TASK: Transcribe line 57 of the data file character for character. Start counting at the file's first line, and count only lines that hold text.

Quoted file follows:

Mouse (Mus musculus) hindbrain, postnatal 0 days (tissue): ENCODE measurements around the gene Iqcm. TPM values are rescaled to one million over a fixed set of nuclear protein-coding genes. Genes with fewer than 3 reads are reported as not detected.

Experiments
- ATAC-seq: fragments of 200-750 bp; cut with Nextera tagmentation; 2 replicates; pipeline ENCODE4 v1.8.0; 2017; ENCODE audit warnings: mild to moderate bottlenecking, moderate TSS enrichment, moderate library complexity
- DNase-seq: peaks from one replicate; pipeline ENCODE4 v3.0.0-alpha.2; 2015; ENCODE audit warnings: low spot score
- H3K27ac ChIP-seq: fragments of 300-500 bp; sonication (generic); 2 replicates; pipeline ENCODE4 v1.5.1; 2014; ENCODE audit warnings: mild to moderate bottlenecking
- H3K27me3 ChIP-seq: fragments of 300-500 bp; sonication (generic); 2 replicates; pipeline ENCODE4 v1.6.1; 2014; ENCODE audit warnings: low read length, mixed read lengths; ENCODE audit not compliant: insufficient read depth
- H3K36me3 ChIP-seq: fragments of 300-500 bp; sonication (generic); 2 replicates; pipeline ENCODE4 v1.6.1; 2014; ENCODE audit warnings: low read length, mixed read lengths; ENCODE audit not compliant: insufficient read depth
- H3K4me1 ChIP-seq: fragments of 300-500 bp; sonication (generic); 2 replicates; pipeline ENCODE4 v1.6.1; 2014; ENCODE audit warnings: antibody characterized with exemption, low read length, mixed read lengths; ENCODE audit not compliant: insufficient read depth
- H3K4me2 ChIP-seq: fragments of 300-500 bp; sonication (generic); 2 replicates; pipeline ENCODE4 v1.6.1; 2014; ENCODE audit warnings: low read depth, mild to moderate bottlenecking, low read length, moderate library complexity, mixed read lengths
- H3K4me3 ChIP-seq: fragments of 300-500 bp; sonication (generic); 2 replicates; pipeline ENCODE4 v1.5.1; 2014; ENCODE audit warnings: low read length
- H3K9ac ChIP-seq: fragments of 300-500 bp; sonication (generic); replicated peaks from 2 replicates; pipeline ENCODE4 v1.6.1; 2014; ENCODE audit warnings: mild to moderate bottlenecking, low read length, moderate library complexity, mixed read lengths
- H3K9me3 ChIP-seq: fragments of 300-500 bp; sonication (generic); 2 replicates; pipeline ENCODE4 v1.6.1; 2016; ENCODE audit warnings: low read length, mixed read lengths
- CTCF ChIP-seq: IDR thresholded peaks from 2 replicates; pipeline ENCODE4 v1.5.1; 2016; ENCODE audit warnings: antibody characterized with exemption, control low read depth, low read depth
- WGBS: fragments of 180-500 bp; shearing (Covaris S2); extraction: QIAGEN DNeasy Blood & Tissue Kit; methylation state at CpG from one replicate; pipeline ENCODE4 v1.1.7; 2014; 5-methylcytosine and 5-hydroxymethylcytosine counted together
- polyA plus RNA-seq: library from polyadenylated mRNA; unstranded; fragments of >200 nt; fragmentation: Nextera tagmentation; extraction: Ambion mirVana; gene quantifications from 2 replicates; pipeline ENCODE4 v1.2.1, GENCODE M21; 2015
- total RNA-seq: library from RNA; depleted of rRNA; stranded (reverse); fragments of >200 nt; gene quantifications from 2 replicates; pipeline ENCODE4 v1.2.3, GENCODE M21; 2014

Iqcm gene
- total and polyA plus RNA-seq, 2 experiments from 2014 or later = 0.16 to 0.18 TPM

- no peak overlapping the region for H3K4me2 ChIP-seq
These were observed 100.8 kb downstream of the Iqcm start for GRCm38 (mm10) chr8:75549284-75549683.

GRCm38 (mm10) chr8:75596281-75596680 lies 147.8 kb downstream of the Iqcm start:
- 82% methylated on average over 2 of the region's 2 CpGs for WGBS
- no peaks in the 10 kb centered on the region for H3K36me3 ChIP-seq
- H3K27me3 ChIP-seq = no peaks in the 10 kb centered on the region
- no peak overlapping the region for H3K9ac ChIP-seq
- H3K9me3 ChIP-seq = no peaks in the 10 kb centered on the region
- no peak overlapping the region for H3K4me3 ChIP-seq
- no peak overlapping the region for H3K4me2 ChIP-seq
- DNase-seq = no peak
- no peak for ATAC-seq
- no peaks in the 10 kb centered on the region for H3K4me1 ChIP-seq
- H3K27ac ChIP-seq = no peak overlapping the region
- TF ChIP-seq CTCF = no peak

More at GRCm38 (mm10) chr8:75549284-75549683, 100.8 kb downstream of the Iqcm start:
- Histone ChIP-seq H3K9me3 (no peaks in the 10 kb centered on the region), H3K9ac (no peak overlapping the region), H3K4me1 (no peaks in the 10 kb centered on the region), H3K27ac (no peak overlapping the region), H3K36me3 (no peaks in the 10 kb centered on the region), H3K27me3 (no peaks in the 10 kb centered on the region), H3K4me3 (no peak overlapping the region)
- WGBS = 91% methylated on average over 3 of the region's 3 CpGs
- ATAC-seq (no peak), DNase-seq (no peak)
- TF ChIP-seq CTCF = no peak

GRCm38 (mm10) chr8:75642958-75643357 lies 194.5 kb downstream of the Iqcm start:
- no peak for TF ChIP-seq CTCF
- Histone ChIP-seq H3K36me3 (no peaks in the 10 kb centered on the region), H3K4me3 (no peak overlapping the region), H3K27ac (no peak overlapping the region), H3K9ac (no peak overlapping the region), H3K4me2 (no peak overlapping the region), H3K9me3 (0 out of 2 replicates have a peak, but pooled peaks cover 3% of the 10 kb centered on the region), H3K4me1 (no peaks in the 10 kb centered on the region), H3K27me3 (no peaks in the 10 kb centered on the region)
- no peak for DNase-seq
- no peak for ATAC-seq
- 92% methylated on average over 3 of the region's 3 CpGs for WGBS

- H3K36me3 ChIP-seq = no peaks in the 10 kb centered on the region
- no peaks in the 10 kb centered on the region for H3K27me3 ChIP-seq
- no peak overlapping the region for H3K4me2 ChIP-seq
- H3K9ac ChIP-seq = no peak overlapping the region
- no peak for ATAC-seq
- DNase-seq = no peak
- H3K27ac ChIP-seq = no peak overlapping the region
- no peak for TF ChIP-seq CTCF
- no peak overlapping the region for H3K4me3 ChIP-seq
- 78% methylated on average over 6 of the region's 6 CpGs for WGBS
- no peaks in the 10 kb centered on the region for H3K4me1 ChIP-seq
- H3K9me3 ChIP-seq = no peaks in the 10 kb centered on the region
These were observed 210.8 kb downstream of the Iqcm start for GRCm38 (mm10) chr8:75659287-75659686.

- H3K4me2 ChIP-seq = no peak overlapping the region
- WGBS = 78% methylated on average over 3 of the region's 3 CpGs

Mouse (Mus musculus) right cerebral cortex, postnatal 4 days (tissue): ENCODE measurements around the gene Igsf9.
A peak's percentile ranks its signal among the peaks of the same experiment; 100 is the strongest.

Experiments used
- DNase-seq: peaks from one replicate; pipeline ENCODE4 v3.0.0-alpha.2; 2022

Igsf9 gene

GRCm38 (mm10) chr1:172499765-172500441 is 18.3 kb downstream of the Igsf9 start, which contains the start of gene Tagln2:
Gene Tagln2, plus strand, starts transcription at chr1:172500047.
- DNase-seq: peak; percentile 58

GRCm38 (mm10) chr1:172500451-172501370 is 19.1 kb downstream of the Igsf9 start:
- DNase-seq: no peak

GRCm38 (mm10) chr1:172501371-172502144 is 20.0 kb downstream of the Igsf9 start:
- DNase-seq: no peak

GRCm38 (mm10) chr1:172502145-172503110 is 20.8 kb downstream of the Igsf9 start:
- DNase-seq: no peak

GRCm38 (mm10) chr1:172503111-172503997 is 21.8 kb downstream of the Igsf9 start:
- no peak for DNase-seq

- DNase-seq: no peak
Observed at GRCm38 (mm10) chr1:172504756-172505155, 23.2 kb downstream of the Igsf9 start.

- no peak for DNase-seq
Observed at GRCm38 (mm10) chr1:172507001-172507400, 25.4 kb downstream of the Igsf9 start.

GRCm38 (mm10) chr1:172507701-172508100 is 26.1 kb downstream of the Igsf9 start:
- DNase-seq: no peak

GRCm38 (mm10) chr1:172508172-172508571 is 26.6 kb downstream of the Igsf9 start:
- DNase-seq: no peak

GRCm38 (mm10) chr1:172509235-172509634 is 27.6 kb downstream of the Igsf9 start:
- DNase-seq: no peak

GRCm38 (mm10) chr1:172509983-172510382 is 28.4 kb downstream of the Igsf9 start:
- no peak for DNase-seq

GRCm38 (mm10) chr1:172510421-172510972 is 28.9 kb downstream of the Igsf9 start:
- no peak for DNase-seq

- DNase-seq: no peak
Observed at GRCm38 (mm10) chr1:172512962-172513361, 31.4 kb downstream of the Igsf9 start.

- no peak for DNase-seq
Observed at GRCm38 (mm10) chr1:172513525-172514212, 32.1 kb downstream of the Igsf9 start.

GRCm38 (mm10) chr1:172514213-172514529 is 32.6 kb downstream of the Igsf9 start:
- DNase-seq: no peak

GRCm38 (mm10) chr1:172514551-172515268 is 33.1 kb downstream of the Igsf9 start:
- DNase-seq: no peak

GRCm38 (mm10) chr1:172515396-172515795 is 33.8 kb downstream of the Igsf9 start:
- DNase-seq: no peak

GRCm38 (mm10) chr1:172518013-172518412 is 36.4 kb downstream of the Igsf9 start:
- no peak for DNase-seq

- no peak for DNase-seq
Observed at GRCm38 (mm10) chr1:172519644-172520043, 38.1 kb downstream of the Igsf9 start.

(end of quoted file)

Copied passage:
These were observed 210.8 kb downstream of the Iqcm start for GRCm38 (mm10) chr8:75659287-75659686.